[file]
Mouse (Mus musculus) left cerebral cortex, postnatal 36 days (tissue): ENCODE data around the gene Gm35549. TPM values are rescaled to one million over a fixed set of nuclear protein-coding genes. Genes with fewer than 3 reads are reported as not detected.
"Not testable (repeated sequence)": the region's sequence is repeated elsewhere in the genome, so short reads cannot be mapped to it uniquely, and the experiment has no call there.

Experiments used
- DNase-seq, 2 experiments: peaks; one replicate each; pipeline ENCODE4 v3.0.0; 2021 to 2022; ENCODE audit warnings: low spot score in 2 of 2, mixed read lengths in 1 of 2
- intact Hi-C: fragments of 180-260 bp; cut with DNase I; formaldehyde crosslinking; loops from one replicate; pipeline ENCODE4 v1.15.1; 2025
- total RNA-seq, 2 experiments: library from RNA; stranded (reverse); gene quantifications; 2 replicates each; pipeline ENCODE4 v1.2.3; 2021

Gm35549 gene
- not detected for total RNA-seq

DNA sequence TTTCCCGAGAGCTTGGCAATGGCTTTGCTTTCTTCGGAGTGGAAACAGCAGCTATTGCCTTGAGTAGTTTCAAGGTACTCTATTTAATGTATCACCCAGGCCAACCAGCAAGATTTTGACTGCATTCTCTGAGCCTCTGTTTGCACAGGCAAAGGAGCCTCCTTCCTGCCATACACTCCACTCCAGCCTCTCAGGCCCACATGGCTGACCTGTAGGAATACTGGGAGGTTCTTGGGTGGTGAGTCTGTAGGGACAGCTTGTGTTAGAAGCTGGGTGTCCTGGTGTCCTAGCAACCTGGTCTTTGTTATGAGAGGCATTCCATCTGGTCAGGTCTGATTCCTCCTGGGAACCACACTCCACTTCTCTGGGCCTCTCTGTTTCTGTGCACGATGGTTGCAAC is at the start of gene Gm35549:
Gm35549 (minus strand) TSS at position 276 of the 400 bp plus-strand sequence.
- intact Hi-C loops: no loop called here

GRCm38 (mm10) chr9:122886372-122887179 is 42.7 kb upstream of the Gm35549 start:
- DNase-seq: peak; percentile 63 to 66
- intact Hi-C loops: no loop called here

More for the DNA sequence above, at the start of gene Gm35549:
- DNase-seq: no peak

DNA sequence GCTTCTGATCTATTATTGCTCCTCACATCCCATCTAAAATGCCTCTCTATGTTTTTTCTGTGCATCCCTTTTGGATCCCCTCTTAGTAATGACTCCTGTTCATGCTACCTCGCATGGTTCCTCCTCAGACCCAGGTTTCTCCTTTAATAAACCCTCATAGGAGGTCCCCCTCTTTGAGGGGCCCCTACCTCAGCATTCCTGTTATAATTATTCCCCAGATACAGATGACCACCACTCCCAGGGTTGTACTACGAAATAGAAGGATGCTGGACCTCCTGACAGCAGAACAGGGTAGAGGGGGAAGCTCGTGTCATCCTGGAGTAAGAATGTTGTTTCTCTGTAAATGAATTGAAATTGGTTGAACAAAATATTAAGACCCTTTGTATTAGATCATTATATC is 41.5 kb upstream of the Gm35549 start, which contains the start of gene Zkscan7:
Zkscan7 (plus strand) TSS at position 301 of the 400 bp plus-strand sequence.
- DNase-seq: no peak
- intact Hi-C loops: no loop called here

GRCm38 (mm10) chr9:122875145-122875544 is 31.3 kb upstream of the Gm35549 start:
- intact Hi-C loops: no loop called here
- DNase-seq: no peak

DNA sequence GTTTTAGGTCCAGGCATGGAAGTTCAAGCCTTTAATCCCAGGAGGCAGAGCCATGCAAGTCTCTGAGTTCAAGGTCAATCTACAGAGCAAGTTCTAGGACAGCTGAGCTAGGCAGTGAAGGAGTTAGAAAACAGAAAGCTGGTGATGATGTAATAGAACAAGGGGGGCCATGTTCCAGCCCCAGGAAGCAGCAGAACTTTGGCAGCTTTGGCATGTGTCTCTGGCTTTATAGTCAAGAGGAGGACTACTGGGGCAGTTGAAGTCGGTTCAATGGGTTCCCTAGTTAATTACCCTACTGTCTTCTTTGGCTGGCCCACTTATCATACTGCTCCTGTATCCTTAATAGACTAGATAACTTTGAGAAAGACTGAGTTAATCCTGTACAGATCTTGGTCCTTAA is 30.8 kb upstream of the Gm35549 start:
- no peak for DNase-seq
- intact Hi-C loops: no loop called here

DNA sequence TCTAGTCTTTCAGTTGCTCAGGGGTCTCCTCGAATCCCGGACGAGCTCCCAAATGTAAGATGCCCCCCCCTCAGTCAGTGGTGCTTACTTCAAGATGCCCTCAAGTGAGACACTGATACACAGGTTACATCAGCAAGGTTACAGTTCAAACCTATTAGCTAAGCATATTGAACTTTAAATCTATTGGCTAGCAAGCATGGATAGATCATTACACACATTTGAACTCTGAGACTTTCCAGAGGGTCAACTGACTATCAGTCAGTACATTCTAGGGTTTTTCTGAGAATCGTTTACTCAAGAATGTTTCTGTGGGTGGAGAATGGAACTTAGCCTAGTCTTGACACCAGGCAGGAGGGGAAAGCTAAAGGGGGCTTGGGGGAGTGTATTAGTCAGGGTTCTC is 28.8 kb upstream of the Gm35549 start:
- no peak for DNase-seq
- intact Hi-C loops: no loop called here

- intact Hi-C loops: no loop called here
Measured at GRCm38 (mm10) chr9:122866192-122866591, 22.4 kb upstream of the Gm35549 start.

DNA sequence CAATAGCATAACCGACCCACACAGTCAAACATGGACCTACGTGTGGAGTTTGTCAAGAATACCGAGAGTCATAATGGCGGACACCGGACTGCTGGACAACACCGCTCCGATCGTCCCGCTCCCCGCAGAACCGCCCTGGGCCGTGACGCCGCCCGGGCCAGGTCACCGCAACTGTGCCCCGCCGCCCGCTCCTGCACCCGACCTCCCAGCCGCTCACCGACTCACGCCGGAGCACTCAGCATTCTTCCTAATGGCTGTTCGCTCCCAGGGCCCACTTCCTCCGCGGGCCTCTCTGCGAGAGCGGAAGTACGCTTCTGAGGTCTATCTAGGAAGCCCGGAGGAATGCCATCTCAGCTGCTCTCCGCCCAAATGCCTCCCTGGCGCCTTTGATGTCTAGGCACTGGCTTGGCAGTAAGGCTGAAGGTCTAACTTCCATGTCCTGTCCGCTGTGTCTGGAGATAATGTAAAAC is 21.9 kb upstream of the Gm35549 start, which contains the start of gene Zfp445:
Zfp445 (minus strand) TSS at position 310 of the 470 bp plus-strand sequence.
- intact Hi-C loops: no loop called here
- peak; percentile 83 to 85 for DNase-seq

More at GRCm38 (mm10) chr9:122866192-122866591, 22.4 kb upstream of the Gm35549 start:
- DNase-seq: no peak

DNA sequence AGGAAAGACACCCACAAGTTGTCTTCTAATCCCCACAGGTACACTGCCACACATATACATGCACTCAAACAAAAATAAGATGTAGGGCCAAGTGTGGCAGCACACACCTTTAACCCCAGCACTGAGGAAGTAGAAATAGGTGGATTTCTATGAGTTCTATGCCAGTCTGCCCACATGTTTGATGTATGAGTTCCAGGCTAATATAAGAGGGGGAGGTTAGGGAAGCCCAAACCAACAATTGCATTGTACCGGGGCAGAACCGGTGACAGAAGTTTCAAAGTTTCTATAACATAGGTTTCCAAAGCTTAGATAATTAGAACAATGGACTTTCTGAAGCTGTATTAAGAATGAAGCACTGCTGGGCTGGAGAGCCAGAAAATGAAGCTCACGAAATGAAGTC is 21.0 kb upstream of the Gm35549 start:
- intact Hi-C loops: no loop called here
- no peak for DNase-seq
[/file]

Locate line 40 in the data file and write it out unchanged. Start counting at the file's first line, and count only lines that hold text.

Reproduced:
- no peak for DNase-seq